The projected sensitivity of temperature to greenhouse gases has on average increased in the latest generation of CMIP models. Our results contribute to explaining a part of this increase. Models in families with high sensitivity have proliferated more in the latest phase of CMIP compared to other model families, and thus have a greater weight in the overall result, even though they are often closely related. Our proposed weighting, accounting for the dependencies, reduces the difference between the latest and the previous generation of CMIP models.

Future research could extend our analysis to the ocean component, quantify the strength of code relationships between the models, or look at how the identified model families differ in their simulation of different aspects of the climate system. Overall, this could help to explain why climate models do not always agree on their results, and thus reduce our uncertainty in future climate projections.

Our work was done at the Department of Meteorology and Bolin Centre for Climate Research at Stockholm University, and funded by the EU projects FORCeS and NextGEMS and the Swedish e-Science Research Centre. The results have been published in the Journal of Advances in Modeling Earth Systems (


Contemporary general circulation models (GCMs) and Earth system models (ESMs) are developed by a large number of modeling groups globally. They use a wide range of representations of physical processes, allowing for structural (code) uncertainty to be partially quantified with multi-model ensembles (MMEs). Many models in the MMEs of the Coupled Model Intercomparison Project (CMIP) have a common development history due to sharing of code and schemes. This makes their projections statistically dependent and introduces biases in MME statistics. Previous research has focused on model output and code dependence, and model code genealogy of CMIP models has not been fully analyzed. We present a full reconstruction of CMIP3, CMIP5 and CMIP6 code genealogy of 167 atmospheric models, GCMs, and ESMs (of which 114 participated in CMIP) based on the available literature, with a focus on the atmospheric component and atmospheric physics. We identify 12 main model families. We propose family and ancestry weighting methods designed to reduce the effect of model structural dependence in MMEs. We analyze weighted effective climate sensitivity (ECS), climate feedbacks, forcing, and global mean near-surface air temperature, and how they differ by model family. Models in the same family often have similar climate properties. We show that weighting can partially reconcile differences in ECS and cloud feedbacks between CMIP5 and CMIP6. The results can help in understanding structural dependence between CMIP models, and the proposed ancestry and family weighting methods can be used in MME assessments to ameliorate model structural sampling biases.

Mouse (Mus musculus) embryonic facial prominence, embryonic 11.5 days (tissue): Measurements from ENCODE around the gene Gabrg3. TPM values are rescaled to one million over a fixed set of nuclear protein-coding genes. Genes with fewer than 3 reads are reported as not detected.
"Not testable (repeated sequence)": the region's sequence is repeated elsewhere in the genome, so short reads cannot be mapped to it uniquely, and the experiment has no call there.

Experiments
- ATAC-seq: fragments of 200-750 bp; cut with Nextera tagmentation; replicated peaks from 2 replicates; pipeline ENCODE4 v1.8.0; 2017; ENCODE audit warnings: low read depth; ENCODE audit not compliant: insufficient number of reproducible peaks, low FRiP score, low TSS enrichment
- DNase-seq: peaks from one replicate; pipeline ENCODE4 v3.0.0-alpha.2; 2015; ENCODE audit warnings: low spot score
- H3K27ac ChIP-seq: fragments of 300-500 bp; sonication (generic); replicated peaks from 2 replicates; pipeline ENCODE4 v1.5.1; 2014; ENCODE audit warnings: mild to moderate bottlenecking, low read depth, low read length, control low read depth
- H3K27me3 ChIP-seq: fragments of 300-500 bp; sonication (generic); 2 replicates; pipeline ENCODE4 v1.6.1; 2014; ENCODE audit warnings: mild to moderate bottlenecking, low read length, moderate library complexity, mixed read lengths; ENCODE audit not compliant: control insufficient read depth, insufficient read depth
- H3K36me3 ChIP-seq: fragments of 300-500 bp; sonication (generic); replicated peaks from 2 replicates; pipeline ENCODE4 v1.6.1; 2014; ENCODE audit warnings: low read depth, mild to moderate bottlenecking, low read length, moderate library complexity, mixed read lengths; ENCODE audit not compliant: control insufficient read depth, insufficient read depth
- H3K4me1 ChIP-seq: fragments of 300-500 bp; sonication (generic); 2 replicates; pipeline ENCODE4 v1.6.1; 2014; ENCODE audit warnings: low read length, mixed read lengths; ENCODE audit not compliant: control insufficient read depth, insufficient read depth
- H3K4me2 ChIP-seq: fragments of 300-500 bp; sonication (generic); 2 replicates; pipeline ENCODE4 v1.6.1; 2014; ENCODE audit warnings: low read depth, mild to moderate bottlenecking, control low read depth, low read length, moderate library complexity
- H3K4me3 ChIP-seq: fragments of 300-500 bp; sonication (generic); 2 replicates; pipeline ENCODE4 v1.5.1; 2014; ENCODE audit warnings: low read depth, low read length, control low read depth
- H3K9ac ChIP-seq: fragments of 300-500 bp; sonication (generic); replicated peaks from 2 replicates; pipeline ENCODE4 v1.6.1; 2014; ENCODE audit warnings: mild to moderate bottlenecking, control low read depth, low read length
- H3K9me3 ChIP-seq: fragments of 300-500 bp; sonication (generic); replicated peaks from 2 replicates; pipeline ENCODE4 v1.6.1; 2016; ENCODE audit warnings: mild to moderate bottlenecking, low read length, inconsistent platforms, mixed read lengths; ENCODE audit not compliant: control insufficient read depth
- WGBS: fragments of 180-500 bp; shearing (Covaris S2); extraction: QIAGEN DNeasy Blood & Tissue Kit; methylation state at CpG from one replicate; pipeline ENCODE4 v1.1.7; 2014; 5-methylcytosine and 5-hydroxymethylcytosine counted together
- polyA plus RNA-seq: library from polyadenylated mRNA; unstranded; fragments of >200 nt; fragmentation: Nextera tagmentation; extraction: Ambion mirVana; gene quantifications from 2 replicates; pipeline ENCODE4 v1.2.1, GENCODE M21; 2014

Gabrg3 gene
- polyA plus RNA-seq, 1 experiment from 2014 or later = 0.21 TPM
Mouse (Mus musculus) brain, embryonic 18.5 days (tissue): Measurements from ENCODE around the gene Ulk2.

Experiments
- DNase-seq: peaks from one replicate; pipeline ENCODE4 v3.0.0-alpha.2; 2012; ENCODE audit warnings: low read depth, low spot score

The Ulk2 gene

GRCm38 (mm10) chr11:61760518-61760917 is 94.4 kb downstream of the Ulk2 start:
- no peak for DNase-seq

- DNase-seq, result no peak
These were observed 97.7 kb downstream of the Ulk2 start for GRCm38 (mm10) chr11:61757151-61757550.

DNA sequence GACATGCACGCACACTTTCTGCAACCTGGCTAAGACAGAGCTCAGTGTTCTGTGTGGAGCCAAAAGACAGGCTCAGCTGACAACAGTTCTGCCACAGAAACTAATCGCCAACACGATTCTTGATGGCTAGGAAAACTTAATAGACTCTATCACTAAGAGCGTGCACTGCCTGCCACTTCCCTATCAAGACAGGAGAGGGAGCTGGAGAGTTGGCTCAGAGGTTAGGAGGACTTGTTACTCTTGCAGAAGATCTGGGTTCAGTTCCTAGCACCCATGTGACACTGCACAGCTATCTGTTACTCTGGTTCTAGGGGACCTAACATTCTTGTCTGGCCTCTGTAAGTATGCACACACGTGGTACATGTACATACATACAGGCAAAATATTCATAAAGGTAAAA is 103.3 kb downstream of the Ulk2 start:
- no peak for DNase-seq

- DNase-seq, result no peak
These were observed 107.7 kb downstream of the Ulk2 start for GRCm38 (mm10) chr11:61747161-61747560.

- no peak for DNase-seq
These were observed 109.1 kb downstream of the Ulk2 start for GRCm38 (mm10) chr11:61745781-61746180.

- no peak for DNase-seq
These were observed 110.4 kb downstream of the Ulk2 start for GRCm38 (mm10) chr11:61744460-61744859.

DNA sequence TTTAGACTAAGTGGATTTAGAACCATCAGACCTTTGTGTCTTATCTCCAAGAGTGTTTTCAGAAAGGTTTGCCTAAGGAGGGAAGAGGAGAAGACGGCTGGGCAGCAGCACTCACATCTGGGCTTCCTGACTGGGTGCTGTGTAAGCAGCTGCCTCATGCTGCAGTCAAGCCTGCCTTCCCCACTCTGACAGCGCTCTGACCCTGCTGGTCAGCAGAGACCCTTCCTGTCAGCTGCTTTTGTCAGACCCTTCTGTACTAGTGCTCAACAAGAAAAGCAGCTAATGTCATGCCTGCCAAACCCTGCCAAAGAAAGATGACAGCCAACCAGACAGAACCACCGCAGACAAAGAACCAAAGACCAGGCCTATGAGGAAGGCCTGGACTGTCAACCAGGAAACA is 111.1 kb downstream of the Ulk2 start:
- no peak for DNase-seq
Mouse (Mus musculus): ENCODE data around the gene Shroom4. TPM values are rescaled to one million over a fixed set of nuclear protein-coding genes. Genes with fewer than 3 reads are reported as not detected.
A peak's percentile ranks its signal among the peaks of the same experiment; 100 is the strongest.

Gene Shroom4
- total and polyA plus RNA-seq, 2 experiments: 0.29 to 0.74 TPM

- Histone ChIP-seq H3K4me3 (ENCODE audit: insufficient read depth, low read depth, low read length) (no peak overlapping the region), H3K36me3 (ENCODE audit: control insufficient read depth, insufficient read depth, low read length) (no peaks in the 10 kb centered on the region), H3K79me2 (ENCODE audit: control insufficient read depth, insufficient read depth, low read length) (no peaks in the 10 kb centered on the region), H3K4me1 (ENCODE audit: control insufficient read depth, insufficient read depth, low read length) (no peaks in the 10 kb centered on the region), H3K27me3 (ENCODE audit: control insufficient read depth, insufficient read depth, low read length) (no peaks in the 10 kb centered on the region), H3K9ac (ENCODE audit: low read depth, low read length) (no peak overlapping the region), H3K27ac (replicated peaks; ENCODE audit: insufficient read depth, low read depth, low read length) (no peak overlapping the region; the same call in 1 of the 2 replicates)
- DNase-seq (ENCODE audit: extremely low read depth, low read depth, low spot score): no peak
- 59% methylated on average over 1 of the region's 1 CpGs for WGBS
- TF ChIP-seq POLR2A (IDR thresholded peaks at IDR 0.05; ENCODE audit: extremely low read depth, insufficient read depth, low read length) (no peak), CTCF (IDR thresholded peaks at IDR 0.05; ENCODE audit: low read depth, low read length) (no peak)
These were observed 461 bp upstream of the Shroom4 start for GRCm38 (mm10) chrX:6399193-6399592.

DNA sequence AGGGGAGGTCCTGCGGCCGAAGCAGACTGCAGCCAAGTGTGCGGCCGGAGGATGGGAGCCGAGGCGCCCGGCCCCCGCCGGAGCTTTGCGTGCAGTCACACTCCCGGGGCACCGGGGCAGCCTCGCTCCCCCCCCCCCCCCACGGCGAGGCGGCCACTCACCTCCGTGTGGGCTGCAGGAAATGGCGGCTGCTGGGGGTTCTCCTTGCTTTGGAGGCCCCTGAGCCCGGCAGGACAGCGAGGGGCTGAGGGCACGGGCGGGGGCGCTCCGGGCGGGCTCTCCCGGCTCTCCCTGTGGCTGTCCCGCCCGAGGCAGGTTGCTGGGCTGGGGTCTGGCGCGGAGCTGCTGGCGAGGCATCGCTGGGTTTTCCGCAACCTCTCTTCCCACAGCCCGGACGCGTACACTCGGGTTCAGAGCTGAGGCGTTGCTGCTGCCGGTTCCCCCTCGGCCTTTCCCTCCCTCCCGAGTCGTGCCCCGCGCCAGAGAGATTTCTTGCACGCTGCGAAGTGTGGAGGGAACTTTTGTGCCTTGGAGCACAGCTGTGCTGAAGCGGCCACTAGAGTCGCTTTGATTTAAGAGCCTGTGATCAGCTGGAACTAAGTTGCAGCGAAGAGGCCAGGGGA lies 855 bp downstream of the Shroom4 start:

Journal of Advances in Modeling of Earth Systems
11 January 2023
26 June 2023
12 July 2023
Open access / Creative Commons Attribution 4.0 International (CC BY 4.0)
BibTeX: @article{kuma2023b,
  journal={Journal of Advances in Modeling of Earth Systems},
  author={Kuma, Peter and Bender, Frida A.-M. and J{\"o}nsson, Aiden R.},
  title={Climate model code genealogy and its relation to climate feedbacks and sensitivity}